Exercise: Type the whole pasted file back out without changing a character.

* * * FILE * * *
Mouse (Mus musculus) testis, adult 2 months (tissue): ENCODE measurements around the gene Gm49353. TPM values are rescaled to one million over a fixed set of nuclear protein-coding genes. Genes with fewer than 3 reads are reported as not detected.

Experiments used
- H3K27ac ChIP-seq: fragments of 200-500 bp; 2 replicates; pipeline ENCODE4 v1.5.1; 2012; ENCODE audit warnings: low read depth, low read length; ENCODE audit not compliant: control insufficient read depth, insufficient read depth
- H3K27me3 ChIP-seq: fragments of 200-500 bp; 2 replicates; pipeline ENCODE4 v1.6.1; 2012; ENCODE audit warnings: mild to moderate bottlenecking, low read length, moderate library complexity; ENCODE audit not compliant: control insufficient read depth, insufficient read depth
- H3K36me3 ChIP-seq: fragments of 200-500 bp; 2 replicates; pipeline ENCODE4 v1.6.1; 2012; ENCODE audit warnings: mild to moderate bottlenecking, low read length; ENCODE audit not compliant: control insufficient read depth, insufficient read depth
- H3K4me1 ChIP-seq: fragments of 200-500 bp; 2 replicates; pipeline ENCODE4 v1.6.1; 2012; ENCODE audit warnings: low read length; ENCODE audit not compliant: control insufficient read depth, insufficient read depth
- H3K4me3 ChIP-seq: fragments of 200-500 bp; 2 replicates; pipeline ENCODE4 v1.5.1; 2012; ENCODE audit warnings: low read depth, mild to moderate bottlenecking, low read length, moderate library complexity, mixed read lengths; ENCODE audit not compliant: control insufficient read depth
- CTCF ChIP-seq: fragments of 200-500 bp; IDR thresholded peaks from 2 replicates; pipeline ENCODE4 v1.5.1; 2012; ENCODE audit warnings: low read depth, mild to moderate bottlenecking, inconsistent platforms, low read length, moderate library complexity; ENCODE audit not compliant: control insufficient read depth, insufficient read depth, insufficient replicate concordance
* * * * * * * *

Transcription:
Mouse (Mus musculus) testis, adult 2 months (tissue): ENCODE measurements around the gene Gm49353. TPM values are rescaled to one million over a fixed set of nuclear protein-coding genes. Genes with fewer than 3 reads are reported as not detected.

Experiments used
- H3K27ac ChIP-seq: fragments of 200-500 bp; 2 replicates; pipeline ENCODE4 v1.5.1; 2012; ENCODE audit warnings: low read depth, low read length; ENCODE audit not compliant: control insufficient read depth, insufficient read depth
- H3K27me3 ChIP-seq: fragments of 200-500 bp; 2 replicates; pipeline ENCODE4 v1.6.1; 2012; ENCODE audit warnings: mild to moderate bottlenecking, low read length, moderate library complexity; ENCODE audit not compliant: control insufficient read depth, insufficient read depth
- H3K36me3 ChIP-seq: fragments of 200-500 bp; 2 replicates; pipeline ENCODE4 v1.6.1; 2012; ENCODE audit warnings: mild to moderate bottlenecking, low read length; ENCODE audit not compliant: control insufficient read depth, insufficient read depth
- H3K4me1 ChIP-seq: fragments of 200-500 bp; 2 replicates; pipeline ENCODE4 v1.6.1; 2012; ENCODE audit warnings: low read length; ENCODE audit not compliant: control insufficient read depth, insufficient read depth
- H3K4me3 ChIP-seq: fragments of 200-500 bp; 2 replicates; pipeline ENCODE4 v1.5.1; 2012; ENCODE audit warnings: low read depth, mild to moderate bottlenecking, low read length, moderate library complexity, mixed read lengths; ENCODE audit not compliant: control insufficient read depth
- CTCF ChIP-seq: fragments of 200-500 bp; IDR thresholded peaks from 2 replicates; pipeline ENCODE4 v1.5.1; 2012; ENCODE audit warnings: low read depth, mild to moderate bottlenecking, inconsistent platforms, low read length, moderate library complexity; ENCODE audit not compliant: control insufficient read depth, insufficient read depth, insufficient replicate concordance